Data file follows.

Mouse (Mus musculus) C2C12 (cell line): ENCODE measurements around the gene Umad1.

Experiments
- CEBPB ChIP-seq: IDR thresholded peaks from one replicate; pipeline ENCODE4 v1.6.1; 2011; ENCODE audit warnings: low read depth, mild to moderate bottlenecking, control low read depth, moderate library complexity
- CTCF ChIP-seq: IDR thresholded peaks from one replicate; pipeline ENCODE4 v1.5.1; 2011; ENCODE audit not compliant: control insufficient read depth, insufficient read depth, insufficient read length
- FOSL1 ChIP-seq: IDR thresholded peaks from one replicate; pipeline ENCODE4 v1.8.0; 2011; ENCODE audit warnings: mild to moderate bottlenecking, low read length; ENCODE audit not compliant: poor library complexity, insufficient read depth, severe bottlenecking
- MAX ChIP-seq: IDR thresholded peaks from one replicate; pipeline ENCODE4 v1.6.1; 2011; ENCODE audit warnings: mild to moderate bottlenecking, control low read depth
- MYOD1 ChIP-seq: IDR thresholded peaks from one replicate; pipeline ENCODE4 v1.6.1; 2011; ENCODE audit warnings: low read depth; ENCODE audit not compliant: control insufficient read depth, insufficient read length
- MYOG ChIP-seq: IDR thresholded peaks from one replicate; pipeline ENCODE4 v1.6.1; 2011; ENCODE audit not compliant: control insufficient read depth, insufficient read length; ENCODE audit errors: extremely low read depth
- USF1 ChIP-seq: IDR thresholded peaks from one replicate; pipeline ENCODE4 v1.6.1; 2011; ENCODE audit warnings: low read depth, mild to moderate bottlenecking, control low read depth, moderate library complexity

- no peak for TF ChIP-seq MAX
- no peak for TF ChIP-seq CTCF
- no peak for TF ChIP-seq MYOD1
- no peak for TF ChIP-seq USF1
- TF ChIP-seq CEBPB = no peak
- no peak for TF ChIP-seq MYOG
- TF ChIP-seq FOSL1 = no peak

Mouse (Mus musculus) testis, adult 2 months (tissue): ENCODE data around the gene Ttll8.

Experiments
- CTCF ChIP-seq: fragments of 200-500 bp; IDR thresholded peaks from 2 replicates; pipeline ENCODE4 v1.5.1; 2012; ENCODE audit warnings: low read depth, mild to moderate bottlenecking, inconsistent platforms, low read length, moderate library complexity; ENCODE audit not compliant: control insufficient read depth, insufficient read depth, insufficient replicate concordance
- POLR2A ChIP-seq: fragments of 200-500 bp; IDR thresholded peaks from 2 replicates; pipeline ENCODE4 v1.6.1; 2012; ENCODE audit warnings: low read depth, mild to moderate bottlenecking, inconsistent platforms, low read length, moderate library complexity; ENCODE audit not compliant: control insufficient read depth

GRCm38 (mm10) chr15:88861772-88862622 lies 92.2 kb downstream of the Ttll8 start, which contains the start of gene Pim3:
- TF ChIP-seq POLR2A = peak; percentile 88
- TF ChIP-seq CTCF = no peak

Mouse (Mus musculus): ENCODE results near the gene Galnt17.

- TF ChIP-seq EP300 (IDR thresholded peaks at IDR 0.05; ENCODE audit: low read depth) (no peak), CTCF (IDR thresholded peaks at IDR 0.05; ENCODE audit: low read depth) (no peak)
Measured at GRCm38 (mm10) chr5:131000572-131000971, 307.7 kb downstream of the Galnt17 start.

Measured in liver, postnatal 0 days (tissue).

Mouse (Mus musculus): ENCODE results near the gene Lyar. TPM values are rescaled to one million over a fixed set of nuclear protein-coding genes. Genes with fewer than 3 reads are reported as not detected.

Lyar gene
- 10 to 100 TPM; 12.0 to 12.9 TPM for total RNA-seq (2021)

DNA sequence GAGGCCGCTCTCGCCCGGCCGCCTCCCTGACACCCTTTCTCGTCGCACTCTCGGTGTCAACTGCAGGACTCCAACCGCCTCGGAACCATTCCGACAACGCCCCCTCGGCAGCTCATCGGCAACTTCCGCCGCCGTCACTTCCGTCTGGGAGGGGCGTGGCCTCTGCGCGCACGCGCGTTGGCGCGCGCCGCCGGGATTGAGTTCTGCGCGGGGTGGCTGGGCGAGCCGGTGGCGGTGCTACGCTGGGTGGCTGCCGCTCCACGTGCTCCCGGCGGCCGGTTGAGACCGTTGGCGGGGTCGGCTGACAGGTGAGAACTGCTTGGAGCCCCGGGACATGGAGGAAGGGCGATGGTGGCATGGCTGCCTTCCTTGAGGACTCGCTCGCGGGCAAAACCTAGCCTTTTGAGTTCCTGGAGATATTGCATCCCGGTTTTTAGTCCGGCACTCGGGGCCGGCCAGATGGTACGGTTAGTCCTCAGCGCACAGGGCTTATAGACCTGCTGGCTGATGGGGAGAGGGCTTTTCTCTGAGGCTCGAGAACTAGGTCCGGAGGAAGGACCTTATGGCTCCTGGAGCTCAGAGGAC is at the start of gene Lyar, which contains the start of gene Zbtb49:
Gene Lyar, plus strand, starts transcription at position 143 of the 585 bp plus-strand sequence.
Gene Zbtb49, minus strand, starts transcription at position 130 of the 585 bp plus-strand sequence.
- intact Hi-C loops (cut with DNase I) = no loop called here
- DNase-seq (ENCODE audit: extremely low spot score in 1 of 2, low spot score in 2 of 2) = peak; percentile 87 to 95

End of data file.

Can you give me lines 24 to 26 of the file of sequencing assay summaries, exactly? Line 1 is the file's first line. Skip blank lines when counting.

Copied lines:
Mouse (Mus musculus): ENCODE results near the gene Galnt17.

- TF ChIP-seq EP300 (IDR thresholded peaks at IDR 0.05; ENCODE audit: low read depth) (no peak), CTCF (IDR thresholded peaks at IDR 0.05; ENCODE audit: low read depth) (no peak)
Measured at GRCm38 (mm10) chr5:131000572-131000971, 307.7 kb downstream of the Galnt17 start.